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August 2, 2011 / jasonpinto

Can Direct Mail Help Your Website?

The mail

A recent report from GI Insight provided a couple of statistics to reinforce the effectiveness of direct mail.

While those with “ink in their veins” may wish the percentage was higher, I think that seeing this stat is fairly encouraging: “47% of UK consumers said that they are ‘more often than not’ driven to a website by something they have received” in the mail.

I also enjoyed this one: “43% said that they kept direct mail around the household in order to remind them to visit the company’s website in future.

Yes, while social networks, emails, mobile, and other channels will continue to also drive people to the web, those channels may not necessarily have the ability to “stick” around someone’s house to remind them to visit a company’s website at a later date.

Of course, marketers may ask this question — how do I know if my direct mail efforts are driving traffic to a website?

Three Ways To Track Direct Mail and Its Impact On Your Website

Use Google Analytics to Benchmark Direct Traffic

Prior to sending out the direct mail piece, monitor and record the Direct Traffic that Google Analytics reports on your corporate website.

Then, monitor those numbers as the direct mailer starts to land in people’s mailboxes. While this is not going to tell you exactly how many people hit the website because they saw your URL on the mail piece, this approach may help you to gauge if the needle moved at all.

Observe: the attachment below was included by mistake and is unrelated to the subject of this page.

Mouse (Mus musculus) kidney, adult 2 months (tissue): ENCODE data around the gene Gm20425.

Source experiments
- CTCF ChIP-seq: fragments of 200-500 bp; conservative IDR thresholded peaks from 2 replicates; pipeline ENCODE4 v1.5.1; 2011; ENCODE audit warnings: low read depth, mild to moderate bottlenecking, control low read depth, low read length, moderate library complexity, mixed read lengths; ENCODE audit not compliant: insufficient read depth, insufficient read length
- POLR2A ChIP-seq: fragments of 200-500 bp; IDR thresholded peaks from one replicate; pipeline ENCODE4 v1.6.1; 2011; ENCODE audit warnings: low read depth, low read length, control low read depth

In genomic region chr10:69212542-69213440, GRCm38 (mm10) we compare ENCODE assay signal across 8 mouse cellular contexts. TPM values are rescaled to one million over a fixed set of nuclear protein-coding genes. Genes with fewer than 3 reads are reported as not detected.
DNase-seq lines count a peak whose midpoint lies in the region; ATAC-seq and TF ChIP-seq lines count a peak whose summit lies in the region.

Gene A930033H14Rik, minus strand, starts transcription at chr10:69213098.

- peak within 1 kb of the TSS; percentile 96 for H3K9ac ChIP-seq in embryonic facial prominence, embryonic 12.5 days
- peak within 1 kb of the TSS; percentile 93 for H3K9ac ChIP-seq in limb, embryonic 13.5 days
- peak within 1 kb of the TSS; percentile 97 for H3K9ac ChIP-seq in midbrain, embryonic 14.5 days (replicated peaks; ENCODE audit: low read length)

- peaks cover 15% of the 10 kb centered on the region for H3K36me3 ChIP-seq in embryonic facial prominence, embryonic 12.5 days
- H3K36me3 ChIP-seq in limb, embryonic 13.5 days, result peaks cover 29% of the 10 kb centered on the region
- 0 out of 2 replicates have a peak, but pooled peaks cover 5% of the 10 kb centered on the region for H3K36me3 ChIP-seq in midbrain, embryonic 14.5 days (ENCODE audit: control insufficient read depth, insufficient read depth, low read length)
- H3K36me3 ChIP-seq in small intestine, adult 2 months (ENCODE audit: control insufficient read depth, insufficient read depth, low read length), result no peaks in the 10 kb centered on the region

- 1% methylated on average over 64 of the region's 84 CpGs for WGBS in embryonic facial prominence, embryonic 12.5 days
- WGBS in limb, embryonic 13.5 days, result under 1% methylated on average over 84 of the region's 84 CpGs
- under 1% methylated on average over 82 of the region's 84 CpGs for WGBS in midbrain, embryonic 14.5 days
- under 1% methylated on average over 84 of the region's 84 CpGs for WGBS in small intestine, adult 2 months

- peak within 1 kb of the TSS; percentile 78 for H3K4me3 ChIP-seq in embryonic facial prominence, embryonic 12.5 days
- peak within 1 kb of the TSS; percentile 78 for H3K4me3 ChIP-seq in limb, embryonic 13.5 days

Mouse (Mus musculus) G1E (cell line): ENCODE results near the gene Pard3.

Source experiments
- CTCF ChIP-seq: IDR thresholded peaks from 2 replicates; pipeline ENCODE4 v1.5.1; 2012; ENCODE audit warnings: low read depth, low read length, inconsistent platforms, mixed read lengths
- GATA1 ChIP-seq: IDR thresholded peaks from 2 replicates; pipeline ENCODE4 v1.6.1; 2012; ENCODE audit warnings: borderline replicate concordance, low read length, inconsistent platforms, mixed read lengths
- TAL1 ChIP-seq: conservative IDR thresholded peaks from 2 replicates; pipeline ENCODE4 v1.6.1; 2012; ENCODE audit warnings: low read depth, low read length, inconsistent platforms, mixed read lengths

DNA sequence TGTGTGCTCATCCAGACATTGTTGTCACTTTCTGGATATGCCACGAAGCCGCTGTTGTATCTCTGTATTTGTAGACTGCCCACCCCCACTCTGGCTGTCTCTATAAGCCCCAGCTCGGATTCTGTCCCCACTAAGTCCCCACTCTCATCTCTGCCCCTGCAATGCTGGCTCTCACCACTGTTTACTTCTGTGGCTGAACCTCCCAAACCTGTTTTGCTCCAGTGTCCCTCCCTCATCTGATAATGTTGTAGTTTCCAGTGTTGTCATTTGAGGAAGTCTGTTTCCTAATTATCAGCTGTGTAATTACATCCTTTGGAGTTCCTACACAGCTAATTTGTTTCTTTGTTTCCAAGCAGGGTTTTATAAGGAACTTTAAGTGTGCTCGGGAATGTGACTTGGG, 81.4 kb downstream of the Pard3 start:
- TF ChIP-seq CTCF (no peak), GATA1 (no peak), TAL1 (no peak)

Yes, it may sound simple and less than scientific… but it’s something that should and can be done by anyone.

Use Personalized or Unique URLs on the Direct Mail Piece

Rather than printing your corporate website URL on the direct mail piece, use a custom or unique URL that will only be promoted to the people receiving the direct mailer.

That URL may simply serve as a redirect to the corporate website once it’s entered. Or maybe it points to a landing page that is embedded into one of your site’s pages.

This activity should help to serve as a good indicator if the mail piece made an impact.

Ask People!

This approach is often simple to execute and can result in solid data… but it’s often overlooked. In the contact forms that are provided on your website, add a question that asks people how they heard about you.

Also, train and encourage sales reps to ask new prospects that request more information if they received the mailer and then record it.

Moving Forward

Of course, direct mail’s impact isn’t necessarily measured only in the few days that it lands at the recipient’s house. As the 43% statistic above shows, people may store and return to that mailer at a later date — perhaps even weeks later. Thus, keep an eye on website traffic over the long-term to see if the impact of the mailer is still being felt.


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